France were crowned champions of the U20 European Championship Men 2010 in Croatia thanks to a 73-62 victory against Greece and amidst scenes of high emotion after the final buzzer, the tears flowed freely as they immediately dedicated their gold medal success to former team-mate Jonathan Bourhis who died tragically in a car accident last year.

Epitomising the very essence of teamwork, Les Bleus surprised everyone with a swashbuckling first half-performance and a 20-0 run that blew reigning champions Greece out of the water and left them with a mountain they couldn’t climb.

Last year’s gold medallists struggled to come to terms with the athleticism and relentless French defence that made life particularly difficult for the likes of Kostas Papanikolaou whose usual options were severely limited and it proved to be a big factor.

Not as big a factor however as the leadership of the fantastic Andrew Albicy. The point guard again led his team superbly well and finished with 20 points and of a thoroughly deserved winners medal.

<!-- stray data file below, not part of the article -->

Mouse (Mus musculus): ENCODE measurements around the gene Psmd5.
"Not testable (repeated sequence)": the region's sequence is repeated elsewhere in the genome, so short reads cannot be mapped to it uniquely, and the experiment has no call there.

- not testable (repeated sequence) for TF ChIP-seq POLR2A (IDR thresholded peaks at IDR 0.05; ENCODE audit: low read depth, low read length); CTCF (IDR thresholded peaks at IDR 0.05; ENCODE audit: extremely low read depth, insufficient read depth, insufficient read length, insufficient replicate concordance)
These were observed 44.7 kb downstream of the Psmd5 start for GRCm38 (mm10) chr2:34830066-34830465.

Just as important was the rejuvenated perimeter shooting of France. Having not been able to get anything to drop in Makarska, their love of lighting it up from the perimeter inside the Kresimir Cosic Hall continued and they just kept on knocking down their shots.

Without any truly established stars, France just continued to work together to squeeze every last drop from their main strength. The incessant chanting of defence coming from the French bench on each possession throughout the tournament was a constant reminder of their solid backbone.

At 6-4, behind midway through the opening period, France ripped the game open in spectacular fashion and stormed into a 24-6 lead. As hard as Greece tried, they couldn’t overhaul the deficit.

During the final few minutes of the game, the French wobbled briefly and the nerves began to jangle when Greece cut the margin to five points at 63-58 with two minutes to go. However France are a team that rely on solid fundamentals and perhaps rather aptly, they made 17 of 17 free-throws.

For a champion team like Greece it was tough to take. This ‘golden generation’ suddenly had to somehow settle for silver. For many of their class players so used to success, it was difficult to take. It certainly wasn’t the farewell to Youth basketball they had been anticipating.

After all, this was the only defeat in the entire tournament – but oh boy, it was a critical one.

Source: Paul Nilsen, FIBA Europe